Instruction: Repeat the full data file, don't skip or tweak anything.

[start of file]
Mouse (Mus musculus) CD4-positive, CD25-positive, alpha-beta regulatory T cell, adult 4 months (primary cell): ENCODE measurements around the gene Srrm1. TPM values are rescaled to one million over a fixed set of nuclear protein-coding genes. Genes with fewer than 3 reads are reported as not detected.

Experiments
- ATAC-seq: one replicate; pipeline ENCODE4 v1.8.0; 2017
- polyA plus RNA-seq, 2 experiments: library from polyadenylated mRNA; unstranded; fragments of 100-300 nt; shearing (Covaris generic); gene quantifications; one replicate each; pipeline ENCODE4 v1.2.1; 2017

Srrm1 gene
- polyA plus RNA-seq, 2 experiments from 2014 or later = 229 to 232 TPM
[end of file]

Mouse (Mus musculus) CD4-positive, CD25-positive, alpha-beta regulatory T cell, adult 4 months (primary cell): ENCODE measurements around the gene Srrm1. TPM values are rescaled to one million over a fixed set of nuclear protein-coding genes. Genes with fewer than 3 reads are reported as not detected.

Experiments
- ATAC-seq: one replicate; pipeline ENCODE4 v1.8.0; 2017
- polyA plus RNA-seq, 2 experiments: library from polyadenylated mRNA; unstranded; fragments of 100-300 nt; shearing (Covaris generic); gene quantifications; one replicate each; pipeline ENCODE4 v1.2.1; 2017

Srrm1 gene
- polyA plus RNA-seq, 2 experiments from 2014 or later = 229 to 232 TPM